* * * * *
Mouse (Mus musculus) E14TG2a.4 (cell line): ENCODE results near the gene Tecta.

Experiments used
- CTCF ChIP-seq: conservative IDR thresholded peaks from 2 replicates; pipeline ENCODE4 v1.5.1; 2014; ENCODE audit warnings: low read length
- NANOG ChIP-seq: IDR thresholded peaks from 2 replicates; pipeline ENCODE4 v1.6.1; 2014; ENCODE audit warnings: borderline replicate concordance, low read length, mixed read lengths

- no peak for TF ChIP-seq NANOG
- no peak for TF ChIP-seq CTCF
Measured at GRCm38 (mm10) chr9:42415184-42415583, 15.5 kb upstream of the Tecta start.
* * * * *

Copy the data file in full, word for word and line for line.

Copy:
Mouse (Mus musculus) E14TG2a.4 (cell line): ENCODE results near the gene Tecta.

Experiments used
- CTCF ChIP-seq: conservative IDR thresholded peaks from 2 replicates; pipeline ENCODE4 v1.5.1; 2014; ENCODE audit warnings: low read length
- NANOG ChIP-seq: IDR thresholded peaks from 2 replicates; pipeline ENCODE4 v1.6.1; 2014; ENCODE audit warnings: borderline replicate concordance, low read length, mixed read lengths

- no peak for TF ChIP-seq NANOG
- no peak for TF ChIP-seq CTCF
Measured at GRCm38 (mm10) chr9:42415184-42415583, 15.5 kb upstream of the Tecta start.